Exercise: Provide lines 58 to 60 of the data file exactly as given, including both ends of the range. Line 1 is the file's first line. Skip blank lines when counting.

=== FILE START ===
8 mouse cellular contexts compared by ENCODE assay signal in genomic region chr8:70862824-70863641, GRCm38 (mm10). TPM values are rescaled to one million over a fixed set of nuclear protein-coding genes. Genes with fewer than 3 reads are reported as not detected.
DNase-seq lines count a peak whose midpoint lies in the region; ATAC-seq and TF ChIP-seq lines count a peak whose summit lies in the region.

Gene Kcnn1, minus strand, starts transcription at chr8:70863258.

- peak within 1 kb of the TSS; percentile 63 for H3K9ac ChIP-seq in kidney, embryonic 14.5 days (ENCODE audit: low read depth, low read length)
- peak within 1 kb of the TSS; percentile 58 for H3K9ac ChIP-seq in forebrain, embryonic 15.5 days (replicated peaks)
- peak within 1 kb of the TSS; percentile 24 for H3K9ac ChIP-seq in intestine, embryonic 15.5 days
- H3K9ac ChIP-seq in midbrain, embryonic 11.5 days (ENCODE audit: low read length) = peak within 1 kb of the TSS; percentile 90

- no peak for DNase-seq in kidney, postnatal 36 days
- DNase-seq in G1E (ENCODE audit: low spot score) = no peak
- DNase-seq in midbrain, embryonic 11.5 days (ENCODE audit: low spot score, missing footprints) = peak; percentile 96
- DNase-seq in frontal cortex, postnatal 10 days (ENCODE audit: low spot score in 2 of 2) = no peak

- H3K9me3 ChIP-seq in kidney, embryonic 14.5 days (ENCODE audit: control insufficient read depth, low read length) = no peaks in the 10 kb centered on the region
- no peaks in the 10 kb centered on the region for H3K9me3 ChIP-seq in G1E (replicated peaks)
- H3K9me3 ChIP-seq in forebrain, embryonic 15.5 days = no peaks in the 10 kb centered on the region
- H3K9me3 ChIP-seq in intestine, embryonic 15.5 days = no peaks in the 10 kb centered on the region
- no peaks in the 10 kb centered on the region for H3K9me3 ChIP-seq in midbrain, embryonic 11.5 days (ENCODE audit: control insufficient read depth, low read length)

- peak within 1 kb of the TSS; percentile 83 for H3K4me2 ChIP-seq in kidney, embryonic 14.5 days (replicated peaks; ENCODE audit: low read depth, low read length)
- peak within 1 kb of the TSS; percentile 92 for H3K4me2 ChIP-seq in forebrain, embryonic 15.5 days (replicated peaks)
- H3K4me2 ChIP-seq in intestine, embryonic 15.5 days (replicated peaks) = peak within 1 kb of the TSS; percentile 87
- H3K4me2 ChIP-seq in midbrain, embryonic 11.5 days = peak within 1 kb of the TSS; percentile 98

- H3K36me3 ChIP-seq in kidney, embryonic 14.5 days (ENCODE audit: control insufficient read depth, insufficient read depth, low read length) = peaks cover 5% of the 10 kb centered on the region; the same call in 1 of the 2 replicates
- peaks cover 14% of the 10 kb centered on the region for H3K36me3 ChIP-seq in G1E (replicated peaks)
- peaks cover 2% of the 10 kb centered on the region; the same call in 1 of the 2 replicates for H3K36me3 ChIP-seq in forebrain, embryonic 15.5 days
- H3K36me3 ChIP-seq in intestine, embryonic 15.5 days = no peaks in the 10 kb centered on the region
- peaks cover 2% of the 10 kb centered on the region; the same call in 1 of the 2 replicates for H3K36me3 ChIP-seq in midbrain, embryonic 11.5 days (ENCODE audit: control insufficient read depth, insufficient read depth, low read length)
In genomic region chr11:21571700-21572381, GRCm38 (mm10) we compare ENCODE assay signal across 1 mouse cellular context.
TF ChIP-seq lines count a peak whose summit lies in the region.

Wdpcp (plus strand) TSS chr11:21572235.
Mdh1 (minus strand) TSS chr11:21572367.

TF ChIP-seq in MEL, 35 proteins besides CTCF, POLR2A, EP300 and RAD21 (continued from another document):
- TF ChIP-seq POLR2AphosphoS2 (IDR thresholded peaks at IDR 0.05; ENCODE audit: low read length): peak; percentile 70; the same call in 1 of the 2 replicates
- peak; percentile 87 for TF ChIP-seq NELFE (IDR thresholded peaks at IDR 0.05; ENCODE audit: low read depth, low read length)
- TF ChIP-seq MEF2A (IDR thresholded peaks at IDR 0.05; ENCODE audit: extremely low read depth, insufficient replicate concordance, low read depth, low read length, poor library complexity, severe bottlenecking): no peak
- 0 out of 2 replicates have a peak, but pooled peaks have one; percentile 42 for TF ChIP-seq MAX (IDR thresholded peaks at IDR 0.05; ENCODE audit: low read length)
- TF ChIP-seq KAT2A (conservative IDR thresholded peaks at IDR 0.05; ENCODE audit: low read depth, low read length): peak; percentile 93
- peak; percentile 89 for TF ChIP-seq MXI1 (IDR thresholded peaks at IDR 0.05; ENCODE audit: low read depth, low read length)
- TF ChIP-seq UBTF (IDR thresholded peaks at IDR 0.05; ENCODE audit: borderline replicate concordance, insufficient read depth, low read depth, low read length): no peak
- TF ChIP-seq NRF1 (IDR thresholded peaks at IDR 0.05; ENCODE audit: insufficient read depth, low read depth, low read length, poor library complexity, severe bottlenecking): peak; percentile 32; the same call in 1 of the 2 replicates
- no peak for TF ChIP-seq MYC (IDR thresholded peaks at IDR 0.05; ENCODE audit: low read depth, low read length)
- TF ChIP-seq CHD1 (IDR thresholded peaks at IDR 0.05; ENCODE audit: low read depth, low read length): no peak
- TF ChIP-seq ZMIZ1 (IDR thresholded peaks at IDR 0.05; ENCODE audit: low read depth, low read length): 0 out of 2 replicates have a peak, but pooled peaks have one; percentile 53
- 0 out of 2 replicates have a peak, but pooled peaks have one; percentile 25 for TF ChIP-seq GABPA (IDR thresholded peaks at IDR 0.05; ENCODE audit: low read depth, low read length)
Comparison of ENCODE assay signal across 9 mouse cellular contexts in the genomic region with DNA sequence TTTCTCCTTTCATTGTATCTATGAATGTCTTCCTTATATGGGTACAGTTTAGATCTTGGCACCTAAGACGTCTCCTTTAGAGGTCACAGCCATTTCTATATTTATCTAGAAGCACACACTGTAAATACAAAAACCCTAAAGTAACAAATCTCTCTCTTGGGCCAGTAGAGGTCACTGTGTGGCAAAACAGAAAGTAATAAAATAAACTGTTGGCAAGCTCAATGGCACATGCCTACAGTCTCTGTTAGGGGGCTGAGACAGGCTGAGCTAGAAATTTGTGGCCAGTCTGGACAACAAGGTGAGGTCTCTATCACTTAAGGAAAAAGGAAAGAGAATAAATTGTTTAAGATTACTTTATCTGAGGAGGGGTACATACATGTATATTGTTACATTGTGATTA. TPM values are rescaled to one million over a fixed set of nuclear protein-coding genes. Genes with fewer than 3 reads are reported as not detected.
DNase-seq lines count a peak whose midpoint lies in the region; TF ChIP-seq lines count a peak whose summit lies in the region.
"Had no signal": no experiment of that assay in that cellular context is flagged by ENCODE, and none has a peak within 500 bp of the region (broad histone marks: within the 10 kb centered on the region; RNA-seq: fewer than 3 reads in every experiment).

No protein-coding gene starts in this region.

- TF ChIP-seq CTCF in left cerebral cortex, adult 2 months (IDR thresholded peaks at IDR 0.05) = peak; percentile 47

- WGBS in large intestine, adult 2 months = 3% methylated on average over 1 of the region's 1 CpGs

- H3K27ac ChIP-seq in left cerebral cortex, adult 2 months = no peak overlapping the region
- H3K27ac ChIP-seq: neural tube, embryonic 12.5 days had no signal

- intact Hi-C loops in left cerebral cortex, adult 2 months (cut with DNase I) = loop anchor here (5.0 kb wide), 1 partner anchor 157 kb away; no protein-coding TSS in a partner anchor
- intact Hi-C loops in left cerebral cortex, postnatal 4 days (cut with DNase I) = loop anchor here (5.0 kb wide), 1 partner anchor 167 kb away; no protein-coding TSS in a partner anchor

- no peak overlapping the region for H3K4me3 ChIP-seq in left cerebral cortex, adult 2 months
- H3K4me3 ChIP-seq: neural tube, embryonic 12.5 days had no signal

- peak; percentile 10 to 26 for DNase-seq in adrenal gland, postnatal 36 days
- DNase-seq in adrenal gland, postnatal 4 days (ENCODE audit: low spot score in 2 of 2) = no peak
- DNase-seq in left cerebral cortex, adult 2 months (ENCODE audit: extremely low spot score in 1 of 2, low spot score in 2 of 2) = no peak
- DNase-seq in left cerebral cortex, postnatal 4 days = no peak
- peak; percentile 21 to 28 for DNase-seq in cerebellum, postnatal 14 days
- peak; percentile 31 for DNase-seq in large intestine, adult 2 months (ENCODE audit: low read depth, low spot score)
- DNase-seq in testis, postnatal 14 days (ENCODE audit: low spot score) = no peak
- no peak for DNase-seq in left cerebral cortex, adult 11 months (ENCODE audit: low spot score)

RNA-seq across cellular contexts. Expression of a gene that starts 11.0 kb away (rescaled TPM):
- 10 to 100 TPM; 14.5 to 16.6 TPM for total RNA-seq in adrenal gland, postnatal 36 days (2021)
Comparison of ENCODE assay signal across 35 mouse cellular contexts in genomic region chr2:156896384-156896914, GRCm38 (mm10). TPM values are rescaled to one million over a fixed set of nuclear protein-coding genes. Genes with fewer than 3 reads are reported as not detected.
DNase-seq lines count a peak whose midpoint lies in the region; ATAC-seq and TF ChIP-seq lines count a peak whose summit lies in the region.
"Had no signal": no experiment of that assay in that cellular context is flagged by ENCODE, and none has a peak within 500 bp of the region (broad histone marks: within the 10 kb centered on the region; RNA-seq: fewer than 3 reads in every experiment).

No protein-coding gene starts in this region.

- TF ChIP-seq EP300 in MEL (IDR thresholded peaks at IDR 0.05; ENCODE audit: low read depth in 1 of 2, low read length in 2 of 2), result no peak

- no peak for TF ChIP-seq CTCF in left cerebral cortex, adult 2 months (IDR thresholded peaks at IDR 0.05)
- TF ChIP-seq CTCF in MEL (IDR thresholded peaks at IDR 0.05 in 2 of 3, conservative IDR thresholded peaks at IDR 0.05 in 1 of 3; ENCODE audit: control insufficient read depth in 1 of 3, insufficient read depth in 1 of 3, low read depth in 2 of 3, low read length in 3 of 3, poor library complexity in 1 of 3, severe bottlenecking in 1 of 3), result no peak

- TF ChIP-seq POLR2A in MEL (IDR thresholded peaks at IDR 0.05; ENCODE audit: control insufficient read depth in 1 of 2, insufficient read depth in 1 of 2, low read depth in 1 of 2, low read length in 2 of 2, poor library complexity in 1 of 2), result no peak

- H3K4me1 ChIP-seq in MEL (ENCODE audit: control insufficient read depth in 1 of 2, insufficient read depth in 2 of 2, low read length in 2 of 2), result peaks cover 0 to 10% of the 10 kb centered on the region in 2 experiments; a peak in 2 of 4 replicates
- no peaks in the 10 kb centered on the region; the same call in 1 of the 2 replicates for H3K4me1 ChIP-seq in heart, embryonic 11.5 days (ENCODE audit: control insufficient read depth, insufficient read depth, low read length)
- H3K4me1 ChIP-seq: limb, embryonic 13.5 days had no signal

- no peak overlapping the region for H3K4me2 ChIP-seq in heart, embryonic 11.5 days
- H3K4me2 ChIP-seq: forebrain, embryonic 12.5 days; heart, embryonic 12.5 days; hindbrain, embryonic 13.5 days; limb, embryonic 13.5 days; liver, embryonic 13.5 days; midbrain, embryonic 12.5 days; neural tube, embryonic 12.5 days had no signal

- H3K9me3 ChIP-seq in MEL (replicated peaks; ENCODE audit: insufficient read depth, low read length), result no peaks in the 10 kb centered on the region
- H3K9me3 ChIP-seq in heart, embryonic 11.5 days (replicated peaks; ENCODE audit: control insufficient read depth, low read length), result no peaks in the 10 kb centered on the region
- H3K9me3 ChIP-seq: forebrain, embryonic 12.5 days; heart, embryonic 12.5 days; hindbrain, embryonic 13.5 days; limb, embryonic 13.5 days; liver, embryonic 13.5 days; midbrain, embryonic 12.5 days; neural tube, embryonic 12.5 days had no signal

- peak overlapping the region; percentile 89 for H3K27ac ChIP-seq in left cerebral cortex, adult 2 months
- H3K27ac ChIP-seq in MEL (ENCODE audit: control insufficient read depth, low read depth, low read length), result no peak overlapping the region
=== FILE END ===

- DNase-seq in left cerebral cortex, postnatal 4 days = no peak
- peak; percentile 21 to 28 for DNase-seq in cerebellum, postnatal 14 days
- peak; percentile 31 for DNase-seq in large intestine, adult 2 months (ENCODE audit: low read depth, low spot score)